Show Me a Story!

Why Picture Books Matter
, ed. Show Me a Story!: Why Picture Books Matter: Conversations with 21 of the World's Most Celebrated Illustrators. 310p. illus. photos. bibliog. index. notes. CIP. Candlewick. 2012. Tr $22.99. ISBN 978-0-7636-3506-0. LC 2011045897.
Marcus set out "on a kind of mad quest to find the vital thread that links an artist's life story to the stories and images for which he or she is known." To accomplish this, he has provided profiles and conversations with 21 of the most celebrated illustrators of contemporary picture books. Most of the interviews occurred in 2009 or prior, with some dating as far back as 1988, which is when Maurice Sendak's Dear Mili was published. Eleven of them were published in Ways of Telling (Dutton, 2002). Of those originals, three include follow-up Q & A's. Also, an abridged version of part three of the interview with Sendak appeared in the Horn Book. Still, this volume provides inspiration and insight into the creative process. It starts with a brief but informative overview of the history of the modern-day picture book. Interesting tidbits about the creators' early years and their careers are captivating and enlightening. New to this volume is a section that reproduces a sample of each artist's dummy spreads, sketches, or other preliminary drawings to show the process of creating art and the hard work required to get it right. The book also discusses why picture books matter. Combined with Ways of Telling, this book profiles the best children's illustrators of our time. Share it with budding artists and art students who are struggling to find a style of their own.—Renee McGrath, Nassau Library System, Uniondale, NY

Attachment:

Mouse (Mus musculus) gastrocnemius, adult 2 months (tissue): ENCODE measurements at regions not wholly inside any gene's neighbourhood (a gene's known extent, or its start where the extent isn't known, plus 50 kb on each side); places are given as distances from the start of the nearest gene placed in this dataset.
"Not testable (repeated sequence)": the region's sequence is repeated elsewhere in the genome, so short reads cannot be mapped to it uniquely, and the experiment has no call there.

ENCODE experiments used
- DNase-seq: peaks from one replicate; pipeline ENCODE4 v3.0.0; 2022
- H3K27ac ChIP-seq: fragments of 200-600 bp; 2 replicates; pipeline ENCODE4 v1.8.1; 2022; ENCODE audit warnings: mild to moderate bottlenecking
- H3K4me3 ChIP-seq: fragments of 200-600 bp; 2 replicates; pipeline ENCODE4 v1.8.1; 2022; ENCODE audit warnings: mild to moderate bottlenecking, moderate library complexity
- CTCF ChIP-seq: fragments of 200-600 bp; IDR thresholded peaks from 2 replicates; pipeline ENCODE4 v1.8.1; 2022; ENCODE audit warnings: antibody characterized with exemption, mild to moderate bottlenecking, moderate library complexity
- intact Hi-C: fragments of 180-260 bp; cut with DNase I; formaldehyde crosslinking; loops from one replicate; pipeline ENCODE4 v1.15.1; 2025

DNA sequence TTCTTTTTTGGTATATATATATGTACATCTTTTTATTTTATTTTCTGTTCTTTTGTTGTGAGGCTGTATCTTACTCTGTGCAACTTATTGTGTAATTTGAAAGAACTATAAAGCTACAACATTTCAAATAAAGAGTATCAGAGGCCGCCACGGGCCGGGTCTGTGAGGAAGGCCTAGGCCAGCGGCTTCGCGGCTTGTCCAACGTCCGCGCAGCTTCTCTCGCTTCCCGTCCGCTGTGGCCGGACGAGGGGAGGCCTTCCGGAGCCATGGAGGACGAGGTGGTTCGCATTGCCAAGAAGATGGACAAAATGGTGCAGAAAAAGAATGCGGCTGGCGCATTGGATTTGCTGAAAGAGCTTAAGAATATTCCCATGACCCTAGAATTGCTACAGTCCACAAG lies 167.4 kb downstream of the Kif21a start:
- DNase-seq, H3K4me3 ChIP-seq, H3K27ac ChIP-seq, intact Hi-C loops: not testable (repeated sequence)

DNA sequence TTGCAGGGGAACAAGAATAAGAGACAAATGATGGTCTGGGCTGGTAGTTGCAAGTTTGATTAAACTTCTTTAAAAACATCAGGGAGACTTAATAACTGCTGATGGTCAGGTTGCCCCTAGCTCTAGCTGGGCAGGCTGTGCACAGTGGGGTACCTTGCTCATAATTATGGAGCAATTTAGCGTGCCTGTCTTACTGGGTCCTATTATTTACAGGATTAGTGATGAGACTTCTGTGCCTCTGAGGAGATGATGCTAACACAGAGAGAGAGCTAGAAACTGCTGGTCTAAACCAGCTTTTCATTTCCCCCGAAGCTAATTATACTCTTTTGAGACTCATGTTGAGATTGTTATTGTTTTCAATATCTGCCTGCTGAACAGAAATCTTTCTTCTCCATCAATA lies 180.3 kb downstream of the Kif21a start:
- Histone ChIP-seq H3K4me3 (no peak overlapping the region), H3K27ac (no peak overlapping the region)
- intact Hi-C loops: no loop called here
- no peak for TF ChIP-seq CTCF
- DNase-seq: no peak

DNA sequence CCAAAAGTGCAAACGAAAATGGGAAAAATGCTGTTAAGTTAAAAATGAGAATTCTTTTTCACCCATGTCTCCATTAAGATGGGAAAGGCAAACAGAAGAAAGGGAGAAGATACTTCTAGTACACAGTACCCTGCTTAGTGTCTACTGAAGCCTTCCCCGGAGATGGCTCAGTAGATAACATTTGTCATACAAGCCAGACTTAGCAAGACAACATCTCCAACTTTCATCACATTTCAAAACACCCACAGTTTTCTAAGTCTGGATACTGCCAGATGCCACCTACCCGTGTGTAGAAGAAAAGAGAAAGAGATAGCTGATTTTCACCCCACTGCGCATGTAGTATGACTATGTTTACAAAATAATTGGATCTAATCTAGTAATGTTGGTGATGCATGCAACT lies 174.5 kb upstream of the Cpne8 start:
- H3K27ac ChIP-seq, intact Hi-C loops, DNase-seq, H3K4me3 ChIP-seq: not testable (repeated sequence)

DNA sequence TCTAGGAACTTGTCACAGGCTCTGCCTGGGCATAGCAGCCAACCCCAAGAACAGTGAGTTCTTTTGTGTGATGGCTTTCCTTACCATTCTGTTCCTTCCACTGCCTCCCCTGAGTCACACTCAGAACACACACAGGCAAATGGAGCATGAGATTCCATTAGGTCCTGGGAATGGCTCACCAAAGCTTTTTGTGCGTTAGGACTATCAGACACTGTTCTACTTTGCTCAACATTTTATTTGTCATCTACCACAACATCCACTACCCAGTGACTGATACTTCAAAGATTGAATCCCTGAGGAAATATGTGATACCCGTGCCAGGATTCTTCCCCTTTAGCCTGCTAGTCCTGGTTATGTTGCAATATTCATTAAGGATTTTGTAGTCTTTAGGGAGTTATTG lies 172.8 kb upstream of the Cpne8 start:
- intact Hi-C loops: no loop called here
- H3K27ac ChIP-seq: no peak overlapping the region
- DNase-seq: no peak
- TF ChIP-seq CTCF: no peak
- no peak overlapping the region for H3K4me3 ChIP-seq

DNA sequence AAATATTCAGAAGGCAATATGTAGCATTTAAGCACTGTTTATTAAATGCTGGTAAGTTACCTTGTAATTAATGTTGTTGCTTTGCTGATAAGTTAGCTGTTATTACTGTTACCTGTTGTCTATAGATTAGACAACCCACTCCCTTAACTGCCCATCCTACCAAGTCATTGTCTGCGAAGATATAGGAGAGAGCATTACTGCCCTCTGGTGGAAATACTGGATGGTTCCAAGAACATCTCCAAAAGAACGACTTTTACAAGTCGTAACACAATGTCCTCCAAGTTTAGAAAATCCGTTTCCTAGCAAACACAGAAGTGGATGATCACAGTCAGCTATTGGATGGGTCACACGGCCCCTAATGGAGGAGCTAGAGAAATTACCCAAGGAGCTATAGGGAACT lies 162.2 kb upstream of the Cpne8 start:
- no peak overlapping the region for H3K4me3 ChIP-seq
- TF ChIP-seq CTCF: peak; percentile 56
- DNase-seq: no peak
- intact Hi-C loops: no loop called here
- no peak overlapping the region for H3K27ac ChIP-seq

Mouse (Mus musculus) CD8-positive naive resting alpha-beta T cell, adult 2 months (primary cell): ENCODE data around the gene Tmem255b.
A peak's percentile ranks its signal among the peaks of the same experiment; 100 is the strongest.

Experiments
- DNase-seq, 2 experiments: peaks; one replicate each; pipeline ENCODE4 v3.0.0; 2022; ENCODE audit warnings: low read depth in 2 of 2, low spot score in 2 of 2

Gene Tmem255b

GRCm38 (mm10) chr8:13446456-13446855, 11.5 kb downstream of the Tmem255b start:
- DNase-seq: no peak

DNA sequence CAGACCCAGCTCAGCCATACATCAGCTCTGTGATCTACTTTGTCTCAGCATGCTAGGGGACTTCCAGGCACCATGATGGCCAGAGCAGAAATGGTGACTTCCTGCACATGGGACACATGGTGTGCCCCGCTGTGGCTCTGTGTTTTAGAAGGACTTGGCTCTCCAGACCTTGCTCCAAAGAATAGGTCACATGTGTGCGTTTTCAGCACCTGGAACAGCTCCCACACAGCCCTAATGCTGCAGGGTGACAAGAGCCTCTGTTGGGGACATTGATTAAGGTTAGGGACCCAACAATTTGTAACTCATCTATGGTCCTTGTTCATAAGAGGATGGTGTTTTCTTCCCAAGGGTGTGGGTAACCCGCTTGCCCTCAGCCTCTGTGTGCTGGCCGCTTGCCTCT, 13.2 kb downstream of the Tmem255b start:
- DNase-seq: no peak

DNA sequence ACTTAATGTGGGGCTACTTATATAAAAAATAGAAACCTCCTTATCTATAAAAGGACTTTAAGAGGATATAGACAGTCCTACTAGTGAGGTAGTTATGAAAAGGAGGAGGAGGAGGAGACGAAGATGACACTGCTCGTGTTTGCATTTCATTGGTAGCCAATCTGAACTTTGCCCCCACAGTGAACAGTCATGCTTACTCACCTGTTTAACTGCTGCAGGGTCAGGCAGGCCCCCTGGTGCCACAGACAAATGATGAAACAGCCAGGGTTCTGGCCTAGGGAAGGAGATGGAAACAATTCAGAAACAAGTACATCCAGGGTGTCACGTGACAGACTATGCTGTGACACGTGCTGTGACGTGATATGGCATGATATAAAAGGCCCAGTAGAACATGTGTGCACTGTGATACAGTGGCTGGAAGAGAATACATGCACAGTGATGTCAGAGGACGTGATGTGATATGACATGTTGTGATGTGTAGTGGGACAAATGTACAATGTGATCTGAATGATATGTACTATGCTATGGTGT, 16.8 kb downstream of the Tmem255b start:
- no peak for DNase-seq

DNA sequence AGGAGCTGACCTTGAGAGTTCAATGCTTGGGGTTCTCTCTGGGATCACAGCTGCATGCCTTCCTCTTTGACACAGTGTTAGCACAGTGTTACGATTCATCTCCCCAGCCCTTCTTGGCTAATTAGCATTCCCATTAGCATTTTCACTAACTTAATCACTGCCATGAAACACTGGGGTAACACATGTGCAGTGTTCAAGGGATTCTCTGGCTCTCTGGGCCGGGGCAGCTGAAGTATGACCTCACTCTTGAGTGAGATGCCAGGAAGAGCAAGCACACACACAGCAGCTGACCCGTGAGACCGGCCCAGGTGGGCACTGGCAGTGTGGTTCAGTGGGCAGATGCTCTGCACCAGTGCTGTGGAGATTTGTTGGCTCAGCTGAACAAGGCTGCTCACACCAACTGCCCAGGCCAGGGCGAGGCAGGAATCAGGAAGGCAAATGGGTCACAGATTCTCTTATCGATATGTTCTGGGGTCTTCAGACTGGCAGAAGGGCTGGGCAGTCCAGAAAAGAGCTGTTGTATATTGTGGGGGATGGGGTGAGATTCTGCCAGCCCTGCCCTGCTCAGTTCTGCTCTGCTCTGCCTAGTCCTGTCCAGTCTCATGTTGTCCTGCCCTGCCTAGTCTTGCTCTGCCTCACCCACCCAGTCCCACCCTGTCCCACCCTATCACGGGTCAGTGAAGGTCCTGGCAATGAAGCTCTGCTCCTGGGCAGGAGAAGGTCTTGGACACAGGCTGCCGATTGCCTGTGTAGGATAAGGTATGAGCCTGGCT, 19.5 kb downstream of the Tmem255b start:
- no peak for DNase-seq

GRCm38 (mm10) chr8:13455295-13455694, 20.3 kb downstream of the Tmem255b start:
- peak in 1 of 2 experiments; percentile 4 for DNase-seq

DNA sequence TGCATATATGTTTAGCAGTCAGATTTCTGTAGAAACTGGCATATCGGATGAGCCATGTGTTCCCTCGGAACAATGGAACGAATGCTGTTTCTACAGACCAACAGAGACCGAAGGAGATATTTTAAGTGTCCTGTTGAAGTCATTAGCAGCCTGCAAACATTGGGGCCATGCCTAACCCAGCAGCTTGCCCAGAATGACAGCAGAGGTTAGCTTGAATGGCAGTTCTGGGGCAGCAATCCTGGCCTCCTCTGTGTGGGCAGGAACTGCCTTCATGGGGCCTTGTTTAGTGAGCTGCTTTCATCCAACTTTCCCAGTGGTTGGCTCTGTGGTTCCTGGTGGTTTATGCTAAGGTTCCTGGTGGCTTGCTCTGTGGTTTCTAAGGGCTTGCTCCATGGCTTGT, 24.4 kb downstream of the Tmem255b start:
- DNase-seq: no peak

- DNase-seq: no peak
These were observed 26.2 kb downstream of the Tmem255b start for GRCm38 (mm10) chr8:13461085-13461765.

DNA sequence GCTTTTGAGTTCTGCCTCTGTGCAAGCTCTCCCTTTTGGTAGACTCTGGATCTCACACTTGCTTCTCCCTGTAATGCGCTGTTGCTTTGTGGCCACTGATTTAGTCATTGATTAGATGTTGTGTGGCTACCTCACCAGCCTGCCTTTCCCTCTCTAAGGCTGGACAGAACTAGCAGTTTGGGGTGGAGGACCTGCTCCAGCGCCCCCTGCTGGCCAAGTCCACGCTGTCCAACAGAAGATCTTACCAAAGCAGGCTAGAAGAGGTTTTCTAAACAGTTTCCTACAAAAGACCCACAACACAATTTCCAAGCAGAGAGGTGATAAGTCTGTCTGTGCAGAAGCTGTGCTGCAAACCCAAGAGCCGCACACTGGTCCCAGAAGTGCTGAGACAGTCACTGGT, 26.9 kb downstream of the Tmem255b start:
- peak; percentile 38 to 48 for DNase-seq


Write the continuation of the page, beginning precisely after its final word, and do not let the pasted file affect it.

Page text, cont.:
Eleven of these interviews appeared in Marcus's Ways of Telling: Conversations on the Art of the Picture Book. What's added is grand to have, however: ten new interviews; a revised introduction; updates for such luminaries as Maurice Sendak and Eric Carle; and a succinct foreword by David Wiesner. Adults may be the primary audience, but this fine resource will inspire those of any age engaged in--or by--the arts.
"For a story’s text to work, it needs to be incomprehensible. Otherwise you wouldn’t need the pictures," avers Mo Willems, neatly explicating the title for these "Conversations with 21 of the World’s Most Celebrated Illustrators." This subtitle may sound familiar: eleven of these interviews appeared in Marcus’s Ways of Telling: Conversations on the Art of the Picture Book (rev. 9/02). What’s added is grand to have, however: ten new interviews; a revised introduction; updates for such luminaries as Maurice Sendak and Eric Carle; and a succinct foreword by David Wiesner explaining why picture books really do matter. Along with the artists’ eloquent musings on their sources of inspiration, Marcus’s disarming queries elicit a fine array of revealing experiences, methods of working, and motivations for illustrating for children. The book teems with quotable insights: "If someone is asleep…you don’t necessarily want to see [the] bed, but you might want to look at the dreams" (Quentin Blake); "M. B. Goffstein’s Me and My Captain…conveys such a beautiful sense of longing" (Kevin Henkes); "My doodle habit became my art" (Yumi Heo); "A good ending is inevitable, but it’s also a surprise" (James Marshall, in a brilliant 1989 interview peppered with memorable lines). Marcus captures the artists as well as their art: Peter Sís, shaped by powerful memories of his father; Vera Williams, who even as a child "was irrepressible, extremely talkative, and quite cute…[and] also had quite a developed sense of the tragic." A thirty-two-page color insert includes "dummy spreads, sketches, and other preliminaries," an excellent decision given that the books themselves are so widely known. New entries here also include John Burningham, Lois Ehlert, and Lisbeth Zwerger. Bibliography of picture books cited; illustration credits; source notes; index. Adults may be the primary audience for this fine resource, but it will inspire, inform, and delight those of any age who are engaged in -- or by -- the arts. joanna rudge long

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